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The Week Ahead: February 3-7

February 03, 2014 - Posted by Communications Intern

“The support [for immigration reform] across political, geographic and vocational lines is unprecedented. Leaders on both sides of the aisle are willing to rise above partisan politics and take action. It’s clear that House leaders know they can’t wait for a solution, and as evangelical leaders we want Congresswoman [Cathy] McMorris Rodgers and her colleagues in Congress to know they have our support.”

— Mark Kadel, Director of World Relief Spokane, in a Feb. 2 op-ed in the Spokesman-Review


House Republican Standards Set Stage for Reform in 2014
On Thursday, House Republicans released standards for immigration reform, which include ways to reform our broken immigration system in a way that further secures our nation’s borders, meets the needs of employers and addresses legalization, including citizenship for DREAMers.

Following the standards’ release, local Bibles, Badges and Business (BBB) leaders expressed support, and national BBB leaders joined in during a press call. In addition, national Evangelical Immigration Table leaders praised the movement on immigration — and they were joined by local evangelical leaders in states such as South Carolina, North Carolina, California and Michigan. Continuing the groundswell, this morning local pastors from Florida, North Carolina, South Carolina and Texas joined national evangelical leaders on a Table press call.

Across the country, the depth of support for immigration reform continues to grow across geographic, political and professional lines. Tomorrow, former Republican Speaker of the House Dennis Hastert will participate in a BBB and Illinois Business Immigration Coalition event in support of reform — and over the weekend, he published an op-ed in Politico applauding the standards and calling for further action from House Republicans. Meanwhile, in Congresswoman Cathy McMorris Rodgers’ district, the director of World Relief in Spokane published a supportive op-ed as well.

CALENDAR: Please visit our Events page to find this week's immigration-related events.

Summary of immigration legislation introduced and government reports on immigration:

MUST READ: POLITICO (Hastert Op-Ed): House GOP can't ignore immigration
By Dennis Hastert
February 2, 2014
Last week, Republican leaders in the House of Representatives published their immigration standards-a set of principles to guide debate about immigration in the House. This is a critical first step to fixing our broken immigration system.
The Senate bill, which passed last year with the support of both senators from my home state, Illinois, provides more money for border security, allows immigrants already here to work, expands visa programs and establishes an arduous 13-year path to citizenship.
The House will act in its own way, as it should. But it should act soon. Immigration reform will make our economy stronger and our country more secure.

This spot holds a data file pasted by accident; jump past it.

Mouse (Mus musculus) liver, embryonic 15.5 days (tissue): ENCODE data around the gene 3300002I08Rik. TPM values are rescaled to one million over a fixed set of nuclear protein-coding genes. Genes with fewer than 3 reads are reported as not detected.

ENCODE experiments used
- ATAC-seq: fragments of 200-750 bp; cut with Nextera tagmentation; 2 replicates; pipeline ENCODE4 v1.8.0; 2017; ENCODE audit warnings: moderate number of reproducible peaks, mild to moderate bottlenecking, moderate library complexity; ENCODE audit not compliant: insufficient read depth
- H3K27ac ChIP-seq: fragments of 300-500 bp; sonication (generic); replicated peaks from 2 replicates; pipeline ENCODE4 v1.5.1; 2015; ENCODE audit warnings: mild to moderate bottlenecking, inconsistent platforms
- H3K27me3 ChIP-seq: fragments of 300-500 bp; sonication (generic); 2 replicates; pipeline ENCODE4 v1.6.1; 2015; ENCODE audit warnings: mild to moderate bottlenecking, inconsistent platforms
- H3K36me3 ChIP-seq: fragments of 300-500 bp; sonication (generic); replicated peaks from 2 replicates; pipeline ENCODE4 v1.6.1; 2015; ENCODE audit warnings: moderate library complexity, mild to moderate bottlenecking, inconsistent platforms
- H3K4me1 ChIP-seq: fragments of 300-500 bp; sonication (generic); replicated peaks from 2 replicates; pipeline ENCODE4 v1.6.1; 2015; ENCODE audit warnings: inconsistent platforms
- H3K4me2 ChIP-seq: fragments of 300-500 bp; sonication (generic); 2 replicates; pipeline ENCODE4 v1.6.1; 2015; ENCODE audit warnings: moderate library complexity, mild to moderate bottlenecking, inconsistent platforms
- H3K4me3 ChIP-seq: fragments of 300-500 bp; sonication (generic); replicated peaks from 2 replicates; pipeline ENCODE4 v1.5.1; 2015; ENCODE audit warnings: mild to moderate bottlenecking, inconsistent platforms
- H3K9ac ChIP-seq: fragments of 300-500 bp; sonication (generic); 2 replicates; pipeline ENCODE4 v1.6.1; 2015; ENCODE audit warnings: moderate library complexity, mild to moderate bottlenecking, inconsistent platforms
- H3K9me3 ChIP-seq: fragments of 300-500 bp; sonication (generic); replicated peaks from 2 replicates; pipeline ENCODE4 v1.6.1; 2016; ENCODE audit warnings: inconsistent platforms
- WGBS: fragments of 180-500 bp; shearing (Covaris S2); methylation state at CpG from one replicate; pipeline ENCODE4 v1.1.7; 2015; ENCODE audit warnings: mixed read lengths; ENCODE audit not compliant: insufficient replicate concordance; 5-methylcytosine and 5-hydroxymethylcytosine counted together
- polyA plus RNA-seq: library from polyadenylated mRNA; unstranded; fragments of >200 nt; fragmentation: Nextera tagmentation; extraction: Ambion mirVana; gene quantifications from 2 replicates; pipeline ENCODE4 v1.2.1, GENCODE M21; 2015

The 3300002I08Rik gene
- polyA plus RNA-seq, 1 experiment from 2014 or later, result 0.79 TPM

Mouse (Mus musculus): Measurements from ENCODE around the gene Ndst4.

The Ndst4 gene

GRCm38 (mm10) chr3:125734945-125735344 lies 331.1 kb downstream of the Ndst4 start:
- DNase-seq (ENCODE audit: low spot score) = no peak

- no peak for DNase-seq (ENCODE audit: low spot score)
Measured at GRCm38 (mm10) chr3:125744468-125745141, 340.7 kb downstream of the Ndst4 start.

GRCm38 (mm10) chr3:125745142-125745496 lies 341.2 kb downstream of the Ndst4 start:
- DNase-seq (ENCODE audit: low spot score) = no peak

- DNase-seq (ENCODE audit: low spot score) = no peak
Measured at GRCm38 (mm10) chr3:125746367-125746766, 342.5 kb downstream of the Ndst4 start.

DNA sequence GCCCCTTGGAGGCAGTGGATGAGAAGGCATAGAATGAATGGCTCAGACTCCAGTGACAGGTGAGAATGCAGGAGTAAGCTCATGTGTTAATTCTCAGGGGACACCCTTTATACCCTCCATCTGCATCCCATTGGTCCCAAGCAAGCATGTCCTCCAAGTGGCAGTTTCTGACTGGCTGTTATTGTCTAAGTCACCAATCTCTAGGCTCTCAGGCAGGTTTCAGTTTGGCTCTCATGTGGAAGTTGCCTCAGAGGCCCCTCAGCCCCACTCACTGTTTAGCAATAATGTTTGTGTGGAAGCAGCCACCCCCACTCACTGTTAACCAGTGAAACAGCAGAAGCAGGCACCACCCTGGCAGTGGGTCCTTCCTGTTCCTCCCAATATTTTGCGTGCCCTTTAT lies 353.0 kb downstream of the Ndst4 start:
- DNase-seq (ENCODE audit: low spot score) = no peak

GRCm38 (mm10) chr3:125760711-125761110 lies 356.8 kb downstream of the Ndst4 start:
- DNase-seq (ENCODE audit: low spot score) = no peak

The whole formula for immigration reform can fall into place if two basic issues are solved. First, securing our borders so we know who is entering our country and for what purpose. Second, a legalization of those folks who are already here, many of whom have been here for a decade or more. In addition, we should provide them with a path to citizenship much like any other immigrant would have. Those two things being satisfied, I believe immigration reform can move forward.
According to the nonpartisan Congressional Budget Office, immigration reform would increase U.S. GDP by 5.4 percent ($1.2 trillion) over the next 20 years, while jump-starting the housing recovery by dramatically increasing the demand for housing units. A report by the Bipartisan Policy Center found that immigration reform would also shave more than $1.2 trillion off the federal deficit over 20 years.
Read more:

THE SPOKESMAN-REVIEW (Kadel Op-Ed): Immigration reform a moral, national duty
By Mark Kadel
February 2, 2014
So far, 2014 has brought nothing but positive movement on the immigration front. The release of Republican standards on immigration reform will be crucial to propelling this momentum forward, and we support this process.
Our current immigration system is broken. The release of these principles will show that Republicans recognize this too and are serious about passing reform in 2014.
The conservative principles, coupled with the president’s State of the Union address and the Republican response, highlight immigration’s continued prevalence in the 2014 congressional agenda.
I and other Spokane pastors – Doug Wagley at New Vision Lutheran, Daniel Bonney at Opportunity Christian Fellowship, Nick Block at Spokane Friends Church, Eric Blauer at Jacob’s Well Church, James Leman at First Free Methodist Church and Rod Cosgrove at Garland Church – are excited and privileged that Rep. Cathy McMorris Rodgers, asupporterof immigration reform, gave the Republican rebuttal to the State of the Union, and we can expect positive bipartisan agreement on the need to act.
Our legislators are showing that the need for common-sense reform transcends politics.
Republican leaders in Congress clearly agree that further securing our borders and giving aspiring Americans the opportunity to earn legal status is a priority.
And they have the support of their constituents across the country as well.
Not only do our members of Congress have the support of evangelical leaders back home, but also law enforcement and business leaders. From farms to corner offices to church pews, leaders nationwide are calling for congressional action on immigration reform.
Read more:

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